California’s legislature seems to be lagging behind on illegal immigration enforcement, putting politics above public safety. The notion that California is in the stone age in immigration matters is underscored by the recent series of events in Arizona, the Golden State's next door neighbor that faces many of the same problems.
Arizona’s citizens were recently rocked by the murder of Robert Krentz, presumably committed by an illegal immigrant connected with the ever-present Mexican drug cartel. According to the article in the Tuscon Citizen, Mr. Krentz was killed in an area of Arizona considered a key smuggling corridor for cartels.
Authorities found 300 pounds of marijuana on the Krentz ranch, further lending credence to the suspicion that the murder was the work of illegals crossing the Mexico-Arizona border. In what may be seen as a swift response to the murder of Mr. Krentz, the Arizona legislature passed strict immigration crackdown measures that have yet to be approved by the state’s Republican governor.
Included in the legislation are provisions that do the following:
1. Allow for law enforcement officials to ask the immigration status of an individual suspected of a crime.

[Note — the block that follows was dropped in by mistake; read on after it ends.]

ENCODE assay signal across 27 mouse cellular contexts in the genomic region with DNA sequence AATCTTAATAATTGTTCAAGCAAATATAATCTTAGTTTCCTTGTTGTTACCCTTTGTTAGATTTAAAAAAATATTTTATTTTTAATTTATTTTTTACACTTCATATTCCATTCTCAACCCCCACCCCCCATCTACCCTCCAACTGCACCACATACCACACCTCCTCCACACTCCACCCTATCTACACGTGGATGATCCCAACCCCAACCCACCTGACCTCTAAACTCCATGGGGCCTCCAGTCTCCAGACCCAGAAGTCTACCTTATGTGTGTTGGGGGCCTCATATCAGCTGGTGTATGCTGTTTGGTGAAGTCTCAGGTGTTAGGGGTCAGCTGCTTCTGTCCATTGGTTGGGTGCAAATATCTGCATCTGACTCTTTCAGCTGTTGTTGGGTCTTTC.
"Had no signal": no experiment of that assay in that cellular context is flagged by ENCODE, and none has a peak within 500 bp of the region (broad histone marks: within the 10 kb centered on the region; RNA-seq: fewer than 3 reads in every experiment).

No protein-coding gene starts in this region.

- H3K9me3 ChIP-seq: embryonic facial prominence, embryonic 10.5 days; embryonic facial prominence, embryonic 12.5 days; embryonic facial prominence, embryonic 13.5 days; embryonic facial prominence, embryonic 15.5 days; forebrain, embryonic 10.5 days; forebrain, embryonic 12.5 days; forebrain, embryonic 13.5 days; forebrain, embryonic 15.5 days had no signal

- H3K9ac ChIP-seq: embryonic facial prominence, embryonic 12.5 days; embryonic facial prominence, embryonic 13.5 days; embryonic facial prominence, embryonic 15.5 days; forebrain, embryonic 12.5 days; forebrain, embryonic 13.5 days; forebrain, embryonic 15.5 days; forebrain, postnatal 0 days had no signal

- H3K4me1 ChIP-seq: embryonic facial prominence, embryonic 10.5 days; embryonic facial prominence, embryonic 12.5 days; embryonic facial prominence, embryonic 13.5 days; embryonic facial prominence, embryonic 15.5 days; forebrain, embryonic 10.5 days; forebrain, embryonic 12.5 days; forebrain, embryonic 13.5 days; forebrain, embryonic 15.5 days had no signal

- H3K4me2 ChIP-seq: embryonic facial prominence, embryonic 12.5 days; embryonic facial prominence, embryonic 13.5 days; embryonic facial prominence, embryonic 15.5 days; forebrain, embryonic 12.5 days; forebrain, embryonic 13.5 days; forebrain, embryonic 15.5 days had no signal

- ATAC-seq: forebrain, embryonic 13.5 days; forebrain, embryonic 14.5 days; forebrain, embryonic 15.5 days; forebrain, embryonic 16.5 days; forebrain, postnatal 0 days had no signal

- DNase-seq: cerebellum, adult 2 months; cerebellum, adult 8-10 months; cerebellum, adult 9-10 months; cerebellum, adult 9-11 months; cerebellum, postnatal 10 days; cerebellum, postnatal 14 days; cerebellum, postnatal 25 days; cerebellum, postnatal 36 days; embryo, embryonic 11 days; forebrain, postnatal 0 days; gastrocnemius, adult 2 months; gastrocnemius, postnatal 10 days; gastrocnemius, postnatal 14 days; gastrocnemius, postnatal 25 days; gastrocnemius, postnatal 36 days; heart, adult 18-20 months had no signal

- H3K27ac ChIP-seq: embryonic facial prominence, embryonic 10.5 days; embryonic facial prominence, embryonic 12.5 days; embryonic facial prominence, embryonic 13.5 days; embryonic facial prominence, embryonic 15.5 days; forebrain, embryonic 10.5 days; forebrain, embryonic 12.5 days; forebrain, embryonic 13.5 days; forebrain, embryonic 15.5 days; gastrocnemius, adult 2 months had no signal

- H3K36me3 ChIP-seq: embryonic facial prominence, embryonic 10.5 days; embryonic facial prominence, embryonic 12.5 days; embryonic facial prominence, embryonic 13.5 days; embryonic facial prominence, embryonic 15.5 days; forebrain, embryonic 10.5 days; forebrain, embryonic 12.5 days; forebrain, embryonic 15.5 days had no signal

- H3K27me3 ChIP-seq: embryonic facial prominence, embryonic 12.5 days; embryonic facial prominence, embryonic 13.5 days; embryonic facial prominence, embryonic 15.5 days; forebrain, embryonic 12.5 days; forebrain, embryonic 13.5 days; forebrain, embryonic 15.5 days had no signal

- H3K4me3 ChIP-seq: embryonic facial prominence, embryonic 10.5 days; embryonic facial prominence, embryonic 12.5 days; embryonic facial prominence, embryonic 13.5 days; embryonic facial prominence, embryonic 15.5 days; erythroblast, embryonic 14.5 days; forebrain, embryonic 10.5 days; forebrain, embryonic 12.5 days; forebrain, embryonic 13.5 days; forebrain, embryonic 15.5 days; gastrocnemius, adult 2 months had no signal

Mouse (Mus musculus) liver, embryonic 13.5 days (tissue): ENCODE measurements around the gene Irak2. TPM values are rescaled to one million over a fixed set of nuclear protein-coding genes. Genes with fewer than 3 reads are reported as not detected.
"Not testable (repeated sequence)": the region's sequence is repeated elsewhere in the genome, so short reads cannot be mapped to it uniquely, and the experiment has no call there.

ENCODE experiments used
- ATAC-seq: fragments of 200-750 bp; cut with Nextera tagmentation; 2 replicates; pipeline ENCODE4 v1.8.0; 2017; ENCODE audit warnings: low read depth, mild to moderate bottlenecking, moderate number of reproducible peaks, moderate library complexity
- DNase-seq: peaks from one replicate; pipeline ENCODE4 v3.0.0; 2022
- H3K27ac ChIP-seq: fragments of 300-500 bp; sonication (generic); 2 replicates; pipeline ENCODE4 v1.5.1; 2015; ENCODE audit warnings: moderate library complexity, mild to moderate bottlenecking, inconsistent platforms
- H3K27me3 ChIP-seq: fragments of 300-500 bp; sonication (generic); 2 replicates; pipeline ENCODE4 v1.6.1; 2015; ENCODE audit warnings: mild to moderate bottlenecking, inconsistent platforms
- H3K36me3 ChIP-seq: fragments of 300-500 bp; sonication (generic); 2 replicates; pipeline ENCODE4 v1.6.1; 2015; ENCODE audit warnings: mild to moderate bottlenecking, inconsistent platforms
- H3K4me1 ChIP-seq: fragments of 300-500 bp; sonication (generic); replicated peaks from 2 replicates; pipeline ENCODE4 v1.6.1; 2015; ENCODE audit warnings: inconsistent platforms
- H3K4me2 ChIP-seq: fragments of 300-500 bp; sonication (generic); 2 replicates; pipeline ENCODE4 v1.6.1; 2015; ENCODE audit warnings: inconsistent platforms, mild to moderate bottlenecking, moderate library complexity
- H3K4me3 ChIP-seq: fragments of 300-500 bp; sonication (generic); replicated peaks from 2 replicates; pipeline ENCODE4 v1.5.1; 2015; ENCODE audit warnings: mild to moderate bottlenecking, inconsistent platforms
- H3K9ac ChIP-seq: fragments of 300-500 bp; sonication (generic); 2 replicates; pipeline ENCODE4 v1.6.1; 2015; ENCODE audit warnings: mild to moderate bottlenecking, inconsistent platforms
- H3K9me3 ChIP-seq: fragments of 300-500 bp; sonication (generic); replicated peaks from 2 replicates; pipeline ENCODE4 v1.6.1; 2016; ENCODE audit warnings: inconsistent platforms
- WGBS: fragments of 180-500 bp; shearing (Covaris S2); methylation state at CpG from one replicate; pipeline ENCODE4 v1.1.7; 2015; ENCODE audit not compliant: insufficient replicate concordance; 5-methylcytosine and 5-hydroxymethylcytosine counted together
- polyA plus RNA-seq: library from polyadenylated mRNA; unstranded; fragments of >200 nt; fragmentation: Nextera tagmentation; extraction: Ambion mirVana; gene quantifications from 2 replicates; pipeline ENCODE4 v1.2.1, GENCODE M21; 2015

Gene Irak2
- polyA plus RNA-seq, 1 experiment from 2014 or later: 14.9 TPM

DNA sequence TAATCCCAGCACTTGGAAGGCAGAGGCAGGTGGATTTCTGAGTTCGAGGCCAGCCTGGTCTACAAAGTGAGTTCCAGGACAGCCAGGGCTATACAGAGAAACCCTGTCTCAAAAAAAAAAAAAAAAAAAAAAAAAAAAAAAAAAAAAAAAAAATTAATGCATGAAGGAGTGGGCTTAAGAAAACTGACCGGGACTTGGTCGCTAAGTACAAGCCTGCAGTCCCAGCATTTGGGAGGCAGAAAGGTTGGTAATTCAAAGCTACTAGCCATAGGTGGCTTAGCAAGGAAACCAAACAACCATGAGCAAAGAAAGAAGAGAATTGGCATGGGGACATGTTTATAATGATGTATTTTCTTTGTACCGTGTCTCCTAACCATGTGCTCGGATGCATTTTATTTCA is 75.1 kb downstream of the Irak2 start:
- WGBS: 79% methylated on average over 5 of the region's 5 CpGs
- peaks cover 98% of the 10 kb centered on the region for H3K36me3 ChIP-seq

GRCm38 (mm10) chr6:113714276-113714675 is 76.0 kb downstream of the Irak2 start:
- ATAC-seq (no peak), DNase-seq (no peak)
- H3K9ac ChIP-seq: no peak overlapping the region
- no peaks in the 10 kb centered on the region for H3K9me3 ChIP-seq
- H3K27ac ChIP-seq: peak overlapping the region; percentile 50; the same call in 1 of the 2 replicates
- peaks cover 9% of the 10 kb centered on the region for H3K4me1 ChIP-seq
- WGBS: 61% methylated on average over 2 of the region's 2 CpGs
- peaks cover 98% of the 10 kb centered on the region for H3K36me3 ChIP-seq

2. Make it a crime for immigrants to not have documents that allow for them to be in the country.
3. Forbid businesses to knowingly hire illegals.
4. Forbid the transportation of illegals if the driver knows their immigration status.
Even before Arizona Gov. Jan Brewer has a chance to sign or veto the bill, she is taking matters into her own hands, ordering an allocation of state National Guard troops as well as state law enforcement officials along the border with Mexico.
Brewer also took aim at the Obama administration’s lax immigration enforcement policies. "The responsibility to ensure that we have an orderly, secure border — not just some imaginary line or a rickety fence — belongs to the federal government, and they have failed," Brewer said according to the AP.
The fundamental question that arises at this point for California residents is whether their legislature will adopt similar measures as its Arizona counterparts. According to The Sun, an Inland Empire-based paper, similar measures taking place in California are unlikely given that the political climate is entirely different from sentiment in Arizona.
For one, the California Republican Party doesn’t even have a united stance on the issue. For another, there’s also the partisan gridlock between the Democrats and Republicans as whole, two parties increasingly influenced by an ever-growing Hispanic population in deciding what kind of legislation to support.
There’s also the back and forth sparring between groups on whether tackling the illegal immigration constitutes racial profiling, according to the Sun’s article.
At this point, it seems as if partisan bickering is getting in the way of legitimate action in tackling the illegal immigration problem in California.